P.S. Did I forget to mention how they turned out? Fragrant, tender and full of flavor.

Short Ribs
Adapted from Barefoot Contessa Family Style

6 beef short ribs, trimmed of fat
Kosher salt and freshly ground black pepper
1/4 cup good olive oil
1 1/2 cups chopped onion
4 cups celery, large dice
2 carrots, peeled and large-diced
1 small fennel, trimmed, core removed, large-diced
1 leek, cleaned well and large-diced, white part only
3 garlic cloves, minced
1 (750 ml) bottle burgundy (which I used) or other dry red wine
Fresh rosemary sprigs
Fresh thyme sprigs
6 cups beef stock
1 tablespoon brown sugar

Preheat your oven to 400°.
Place the short ribs in a pan lined with foil, sprinkle with salt and pepper and roast for 15 minutes. Remove and reset oven to 300°.
Heat the olive oil in a large oven proof pot and add the onion, celery, carrots, fennel and leek and cook for about 20 minutes, stirring once in a while. Add the minced garlic and cook for another couple minutes. Pour the wine over the vegetables and bringing to a boil, cook them until the liquid is reduced by half- about 10 minutes, although it was a little less when I did it. Add 1 tablespoon salt and 1 teaspoon freshly ground black pepper. Tie the rosemary and thyme together and put it in the pot.
Take the roasted short ribs, place them on top of the vegetables. add the beef stock and brown sugar and bring to a boil. Cover and bake in the oven for 2-3 hours or until the meat is very tender. (It took me 2 hours and 45 minutes.)
Remove the ribs (be careful, they will easily fall apart) and put them on a plate. Remove the herbs and skim any excess fat from the top. Cook over medium heat about 20 more minutes to reduce the liquid. Put the ribs back in and reheat.
Serve with cornbread or the old fashioned way, with potatoes.
Serves 3.


More Soup

I seem to be all hung up on hot soups right now. Probably the bone cold weather we’re all having. Yes, I live in Florida, but it’s plenty cold here right now too- things are relative. Our 50° is the north’s 20°. Although anything relative to the north’s minus 40° probably will never happen in Florida. But we did get cold enough for snow in the mid 70’s; really- I was there- I was driving the kids to school. Still, our homes just aren’t as well insulated as the northern homes are- the cold sort of oozes in around windows and doors.

My son and his family in Michigan are right in the middle of this wretched weather, although for some odd reason, he never complains to me about it- neither does my daughter who lives in New York City. I do know my son would love to move to Florida if he could do the following: 1. Sell his home and 2. Find a job down here. If these two things happened (unlikely in Michigan’s economy- well, in everyone’s economy right now.) he would be down here in a flash. I also know his daughter would like to graduate with her high school class in Clarkston and that will happen in 2010 so it’s coming fast. When his friends express surprise at his wish, they forget he was raised here from the time he was 9, so it seems like home to him. And his brother is living down here too.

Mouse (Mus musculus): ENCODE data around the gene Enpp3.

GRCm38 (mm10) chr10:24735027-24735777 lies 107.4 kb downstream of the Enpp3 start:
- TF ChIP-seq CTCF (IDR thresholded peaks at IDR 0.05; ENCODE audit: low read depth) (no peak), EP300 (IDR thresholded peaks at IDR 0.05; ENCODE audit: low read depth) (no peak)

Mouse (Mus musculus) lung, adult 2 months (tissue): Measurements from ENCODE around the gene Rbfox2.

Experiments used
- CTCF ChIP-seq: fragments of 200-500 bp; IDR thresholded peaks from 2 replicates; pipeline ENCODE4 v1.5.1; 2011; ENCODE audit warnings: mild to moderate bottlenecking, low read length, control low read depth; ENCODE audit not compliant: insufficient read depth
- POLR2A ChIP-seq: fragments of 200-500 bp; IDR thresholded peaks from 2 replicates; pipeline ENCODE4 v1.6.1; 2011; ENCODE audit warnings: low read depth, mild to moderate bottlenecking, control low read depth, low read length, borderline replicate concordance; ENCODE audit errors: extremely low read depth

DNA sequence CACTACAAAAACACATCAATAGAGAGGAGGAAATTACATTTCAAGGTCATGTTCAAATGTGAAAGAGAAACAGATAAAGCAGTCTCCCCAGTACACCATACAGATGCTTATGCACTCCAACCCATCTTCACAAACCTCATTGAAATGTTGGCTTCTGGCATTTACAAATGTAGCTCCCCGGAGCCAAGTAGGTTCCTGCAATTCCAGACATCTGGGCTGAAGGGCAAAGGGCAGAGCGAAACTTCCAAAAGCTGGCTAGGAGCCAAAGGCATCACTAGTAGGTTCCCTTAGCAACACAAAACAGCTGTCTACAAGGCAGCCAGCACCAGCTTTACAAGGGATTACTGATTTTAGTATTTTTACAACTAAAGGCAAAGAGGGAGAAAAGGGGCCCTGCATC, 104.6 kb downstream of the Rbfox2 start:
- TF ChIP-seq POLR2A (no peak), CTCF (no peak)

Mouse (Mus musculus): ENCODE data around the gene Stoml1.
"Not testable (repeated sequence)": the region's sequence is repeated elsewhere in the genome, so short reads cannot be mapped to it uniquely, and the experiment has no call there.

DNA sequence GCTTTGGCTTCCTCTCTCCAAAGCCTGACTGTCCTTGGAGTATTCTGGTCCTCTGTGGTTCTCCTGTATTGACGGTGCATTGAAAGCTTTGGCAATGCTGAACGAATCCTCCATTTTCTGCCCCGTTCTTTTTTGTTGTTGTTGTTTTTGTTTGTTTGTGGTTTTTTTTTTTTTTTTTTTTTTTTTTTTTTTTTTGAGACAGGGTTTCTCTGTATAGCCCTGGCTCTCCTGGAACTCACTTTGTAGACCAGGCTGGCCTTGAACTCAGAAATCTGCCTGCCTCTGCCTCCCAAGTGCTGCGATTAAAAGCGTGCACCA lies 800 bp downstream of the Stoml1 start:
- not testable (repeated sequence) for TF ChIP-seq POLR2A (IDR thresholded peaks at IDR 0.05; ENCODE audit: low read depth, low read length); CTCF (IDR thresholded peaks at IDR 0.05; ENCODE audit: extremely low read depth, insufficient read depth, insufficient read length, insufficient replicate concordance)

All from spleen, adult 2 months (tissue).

Michiganders (and the far north in general) turn out some of the best soup-makers around. When I lived there, I had an enormous repertoire of hot soups and my sister, who lives there still, has homemade soup nearly every day for lunch. I am still watching my weight after my splurges over the holidays so I have been searching for low cal, healthy soup recipes.

Several months ago I was watching Nigella Lawson on some channel or other and she threw together a soup that looked delicious, comforting and low cal. I printed it out but have not had the chance to try it until this week. I had a couple lunch guests coming for a meeting and decided to try it; we only wanted a light meal so I thought this would be perfect. The point of the recipe is to use whatever you happen to have in your refrigerator; of course, Nigella just “happened” to have Udon noodles ( I found them in our Whole Foods store.) and also had bok choy, ginger, bean sprouts and mushrooms handy. I don’t keep those items on a regular basis so had to make a trip to the store; but I think her point was you could substitute other noodles for the udon noodles, or regular mushrooms for shiitake- just use what you have. Nigella can turn even soup-making into a sexy event- cooking while in her bathrobe and giving a sly wink and grin when she takes a mouthful.
If you get a "snow day" perhaps you could give this soup a try. Hopefully you will have some of the ingredients in your pantry; if not, improvise! It's the flavor of the broth that counts so stock some star anise and ginger.
It barely takes any time at all to make this soup and the star anise gives it a slight licorice flavor; you certainly can omit it if you like, but I find it an unusual and delicious addition. I served it along with some toasted whole wheat pita pieces sprinkled with sesame seeds. The entire lunch had an Asian flair. Everyone smacked their lips in delight and asked immediately for the recipe.

Udon Noodle Soup
Adapted from Nigella Lawson, Nigella Express

6 ounces udon noodles (dried, from a packet)
3 cups chicken broth
1 teaspoon brown sugar
1 star anise
1 teaspoon minced fresh ginger
2 tablespoons soy sauce
3/4 cup bean sprouts
3/4 cup sugar snaps (zucchini or any fast cooking vegetable you happen to have)
3/4 cup sliced shiitake mushrooms
2 heads baby bok choy, finely sliced
2 tablespoons freshly chopped cilantro leaves (optional)

Place the stock, brown sugar, star anise, ginger and soy sauce in a saucepan. When the soup comes to a boil, add the noodles. Once these are nearly done (read the noodle package for instructions- udon noodles take about 4 minutes)) add the bean sprouts, mushrooms, sugar snaps and bok choy. These vegetables will be done in 3 minutes. Pour the soup into two bowls and top with cilantro, if desired.